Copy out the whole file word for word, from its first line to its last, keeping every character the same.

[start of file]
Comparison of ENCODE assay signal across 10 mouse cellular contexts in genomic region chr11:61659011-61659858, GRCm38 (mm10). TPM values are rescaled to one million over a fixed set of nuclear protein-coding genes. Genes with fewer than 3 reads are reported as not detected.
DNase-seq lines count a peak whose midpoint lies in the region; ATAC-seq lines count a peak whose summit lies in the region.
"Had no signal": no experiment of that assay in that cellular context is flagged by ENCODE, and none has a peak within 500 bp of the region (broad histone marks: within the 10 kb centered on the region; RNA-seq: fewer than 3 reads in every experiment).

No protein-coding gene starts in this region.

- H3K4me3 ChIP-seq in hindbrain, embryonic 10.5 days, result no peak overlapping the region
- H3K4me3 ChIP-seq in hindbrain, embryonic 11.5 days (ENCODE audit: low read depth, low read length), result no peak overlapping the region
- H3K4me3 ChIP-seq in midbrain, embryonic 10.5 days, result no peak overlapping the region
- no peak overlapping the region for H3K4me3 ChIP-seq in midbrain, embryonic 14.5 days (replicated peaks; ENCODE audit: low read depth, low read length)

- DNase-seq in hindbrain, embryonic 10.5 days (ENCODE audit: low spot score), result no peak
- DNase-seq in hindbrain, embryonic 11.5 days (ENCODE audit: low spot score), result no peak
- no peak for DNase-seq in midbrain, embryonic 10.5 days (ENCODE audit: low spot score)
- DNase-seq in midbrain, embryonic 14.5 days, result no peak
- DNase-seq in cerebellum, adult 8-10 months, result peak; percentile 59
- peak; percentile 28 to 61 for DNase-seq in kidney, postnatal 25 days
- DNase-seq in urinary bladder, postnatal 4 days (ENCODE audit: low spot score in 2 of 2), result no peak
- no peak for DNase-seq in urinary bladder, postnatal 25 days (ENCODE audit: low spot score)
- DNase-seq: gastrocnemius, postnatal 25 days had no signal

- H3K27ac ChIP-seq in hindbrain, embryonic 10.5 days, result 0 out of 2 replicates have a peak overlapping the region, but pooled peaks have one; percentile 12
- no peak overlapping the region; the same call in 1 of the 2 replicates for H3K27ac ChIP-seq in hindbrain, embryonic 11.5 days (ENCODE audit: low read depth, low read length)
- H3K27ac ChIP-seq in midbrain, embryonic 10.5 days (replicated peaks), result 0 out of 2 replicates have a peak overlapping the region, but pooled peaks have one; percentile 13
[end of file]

Comparison of ENCODE assay signal across 10 mouse cellular contexts in genomic region chr11:61659011-61659858, GRCm38 (mm10). TPM values are rescaled to one million over a fixed set of nuclear protein-coding genes. Genes with fewer than 3 reads are reported as not detected.
DNase-seq lines count a peak whose midpoint lies in the region; ATAC-seq lines count a peak whose summit lies in the region.
"Had no signal": no experiment of that assay in that cellular context is flagged by ENCODE, and none has a peak within 500 bp of the region (broad histone marks: within the 10 kb centered on the region; RNA-seq: fewer than 3 reads in every experiment).

No protein-coding gene starts in this region.

- H3K4me3 ChIP-seq in hindbrain, embryonic 10.5 days, result no peak overlapping the region
- H3K4me3 ChIP-seq in hindbrain, embryonic 11.5 days (ENCODE audit: low read depth, low read length), result no peak overlapping the region
- H3K4me3 ChIP-seq in midbrain, embryonic 10.5 days, result no peak overlapping the region
- no peak overlapping the region for H3K4me3 ChIP-seq in midbrain, embryonic 14.5 days (replicated peaks; ENCODE audit: low read depth, low read length)

- DNase-seq in hindbrain, embryonic 10.5 days (ENCODE audit: low spot score), result no peak
- DNase-seq in hindbrain, embryonic 11.5 days (ENCODE audit: low spot score), result no peak
- no peak for DNase-seq in midbrain, embryonic 10.5 days (ENCODE audit: low spot score)
- DNase-seq in midbrain, embryonic 14.5 days, result no peak
- DNase-seq in cerebellum, adult 8-10 months, result peak; percentile 59
- peak; percentile 28 to 61 for DNase-seq in kidney, postnatal 25 days
- DNase-seq in urinary bladder, postnatal 4 days (ENCODE audit: low spot score in 2 of 2), result no peak
- no peak for DNase-seq in urinary bladder, postnatal 25 days (ENCODE audit: low spot score)
- DNase-seq: gastrocnemius, postnatal 25 days had no signal

- H3K27ac ChIP-seq in hindbrain, embryonic 10.5 days, result 0 out of 2 replicates have a peak overlapping the region, but pooled peaks have one; percentile 12
- no peak overlapping the region; the same call in 1 of the 2 replicates for H3K27ac ChIP-seq in hindbrain, embryonic 11.5 days (ENCODE audit: low read depth, low read length)
- H3K27ac ChIP-seq in midbrain, embryonic 10.5 days (replicated peaks), result 0 out of 2 replicates have a peak overlapping the region, but pooled peaks have one; percentile 13